So where you or I may go on a roller coaster and feel that sense of excitement, to get that arousal in a good way, we don’t like feeling it when we do something wrong. Psychopaths on the other hand, don’t feel it.

FN: If I am driving and I see police sirens coming behind me, I get panicked. I mean it’s full on, my heart literally races!

Psychologist: You’re not a psychopath then! A psychopath would see that and go, “Oh, I’m going to get pulled over,” but even if they could have a stolen goods in the backseat, they wouldn’t change their expression.

A lot of psychopaths who commit violent crimes end up jail. But the ones who commit more white-collar crimes, I guess they end up as multi-billionaires because they’re willing to do really, really rough stuff in their business and get through it.

FN: Tell me about sociopaths then. How do they differ from psychopaths?

Psychologist: The difference between the psychopath and the sociopath is the one where most people get confused because the sociopath is a lot like the psychopath. They do bad things and they don’t care.

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Here’s the key difference: a psychopath is born, and a sociopath is made. That’s the key.

So let’s use some examples here. A sociopath could be the kid who grows up in a really rough neighbourhood and learns criminality to get by. They might learn to be a bully or get involved with sort of the wrong kids and use a lot of muscle, because that’s survivalism. But it’s not necessarily always comfortable for them, they just learn it. It’s could be the person who grows up with a father who teaches them the business and teaches them how to break the rules.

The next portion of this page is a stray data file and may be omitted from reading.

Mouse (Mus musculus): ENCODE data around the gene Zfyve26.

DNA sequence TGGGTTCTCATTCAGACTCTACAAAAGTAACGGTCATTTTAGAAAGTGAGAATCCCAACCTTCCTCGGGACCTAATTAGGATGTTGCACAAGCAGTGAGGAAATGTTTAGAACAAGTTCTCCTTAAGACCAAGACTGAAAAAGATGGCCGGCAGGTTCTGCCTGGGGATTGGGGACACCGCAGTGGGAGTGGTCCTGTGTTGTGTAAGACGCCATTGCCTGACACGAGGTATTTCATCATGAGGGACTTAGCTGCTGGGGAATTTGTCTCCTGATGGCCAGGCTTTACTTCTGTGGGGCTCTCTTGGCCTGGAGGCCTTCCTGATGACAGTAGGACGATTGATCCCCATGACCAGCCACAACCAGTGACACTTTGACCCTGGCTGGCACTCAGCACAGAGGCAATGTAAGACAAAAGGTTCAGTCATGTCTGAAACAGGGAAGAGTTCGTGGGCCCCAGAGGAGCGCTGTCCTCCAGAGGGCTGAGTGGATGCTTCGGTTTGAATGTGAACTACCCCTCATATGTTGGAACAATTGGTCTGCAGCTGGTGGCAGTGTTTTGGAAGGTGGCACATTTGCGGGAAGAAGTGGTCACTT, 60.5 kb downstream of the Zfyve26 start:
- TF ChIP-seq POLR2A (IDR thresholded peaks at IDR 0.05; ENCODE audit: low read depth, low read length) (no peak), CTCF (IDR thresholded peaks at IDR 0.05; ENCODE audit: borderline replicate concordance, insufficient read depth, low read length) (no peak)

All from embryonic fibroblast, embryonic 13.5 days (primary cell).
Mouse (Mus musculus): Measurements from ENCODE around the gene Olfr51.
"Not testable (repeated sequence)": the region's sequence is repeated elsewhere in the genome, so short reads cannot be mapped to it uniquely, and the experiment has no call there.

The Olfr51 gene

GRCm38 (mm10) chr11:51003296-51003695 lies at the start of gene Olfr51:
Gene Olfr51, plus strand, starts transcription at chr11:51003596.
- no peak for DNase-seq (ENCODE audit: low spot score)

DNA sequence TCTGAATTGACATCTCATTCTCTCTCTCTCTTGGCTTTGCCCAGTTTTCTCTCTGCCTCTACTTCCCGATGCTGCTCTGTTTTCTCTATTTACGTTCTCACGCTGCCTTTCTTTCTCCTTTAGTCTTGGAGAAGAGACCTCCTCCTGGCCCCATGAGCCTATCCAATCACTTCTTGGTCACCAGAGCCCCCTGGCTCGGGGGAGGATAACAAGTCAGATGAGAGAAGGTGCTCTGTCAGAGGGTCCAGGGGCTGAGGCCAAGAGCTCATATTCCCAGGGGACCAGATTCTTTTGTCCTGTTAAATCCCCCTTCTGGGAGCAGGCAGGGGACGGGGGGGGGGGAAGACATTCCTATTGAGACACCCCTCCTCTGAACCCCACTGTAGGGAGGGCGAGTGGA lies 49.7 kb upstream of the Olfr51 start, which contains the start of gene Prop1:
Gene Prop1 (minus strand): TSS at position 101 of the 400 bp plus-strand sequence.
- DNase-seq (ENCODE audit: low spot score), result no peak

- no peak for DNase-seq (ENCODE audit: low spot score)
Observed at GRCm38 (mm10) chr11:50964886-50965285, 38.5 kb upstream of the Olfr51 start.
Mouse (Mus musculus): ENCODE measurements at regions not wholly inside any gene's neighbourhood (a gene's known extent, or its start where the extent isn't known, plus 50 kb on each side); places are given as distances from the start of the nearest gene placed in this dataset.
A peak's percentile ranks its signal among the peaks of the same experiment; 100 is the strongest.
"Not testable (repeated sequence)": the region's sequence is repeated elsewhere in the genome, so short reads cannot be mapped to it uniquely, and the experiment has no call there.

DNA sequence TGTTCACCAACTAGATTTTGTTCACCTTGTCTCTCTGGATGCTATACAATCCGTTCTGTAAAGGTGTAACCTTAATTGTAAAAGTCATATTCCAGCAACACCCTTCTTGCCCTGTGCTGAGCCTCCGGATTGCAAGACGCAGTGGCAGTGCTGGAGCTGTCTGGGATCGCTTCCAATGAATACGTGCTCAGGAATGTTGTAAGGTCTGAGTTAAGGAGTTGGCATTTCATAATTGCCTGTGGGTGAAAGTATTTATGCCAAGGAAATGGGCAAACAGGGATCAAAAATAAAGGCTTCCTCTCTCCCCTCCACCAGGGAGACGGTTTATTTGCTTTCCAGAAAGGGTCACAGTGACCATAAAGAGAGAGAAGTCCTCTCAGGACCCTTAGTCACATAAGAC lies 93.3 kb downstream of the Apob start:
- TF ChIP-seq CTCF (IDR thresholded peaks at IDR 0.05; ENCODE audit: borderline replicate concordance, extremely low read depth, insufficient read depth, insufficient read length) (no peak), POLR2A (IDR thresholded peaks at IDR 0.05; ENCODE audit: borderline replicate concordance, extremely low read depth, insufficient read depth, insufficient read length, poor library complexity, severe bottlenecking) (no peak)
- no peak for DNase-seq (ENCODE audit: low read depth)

FN: Back to the car example, how would a sociopath feel in that scenario? Would they start sweating and have their heart race?

Psychologist: They might! They may not feel so good about it… they’ll be a little bit more uncomfortable with it. But in time, they learn it.

FN: This is so incredibly fascinating to me. If a psychopath goes to jail, he isn’t upset about going to jail?

Psychologist: In some ways it becomes the cost of doing business. But no, they’re not happy about it. Psychopaths, and to some degree sociopaths, don’t think about consequences.

FN: So how do all these people use their disorder to their advantage?

Psychologist: Psychopaths are great sales people. Salesmen for cars, timeshares, all that stuff where they’re upselling and almost taking advantage of someone, making them take on more money and cost of something than they really should. They are able to be superficially charming.

Psychopaths and sociopaths and narcissists make great chameleons. They’re definitely able to change the situation to get what they want. Psychopaths in particular, but also sociopaths, view the world as an instrument to fulfil their desires. That’s really what they’re about. It’s awful, because they’re going to often discard a partner when they don’t have much use for them. Or they often expect partners to have a very specific role.

FN: That is insane.

Psychologist: Yeah, it’s chilling.

Interested in psychology?

Read a Q&A with a psychologist who is now a parole rehabilitation officer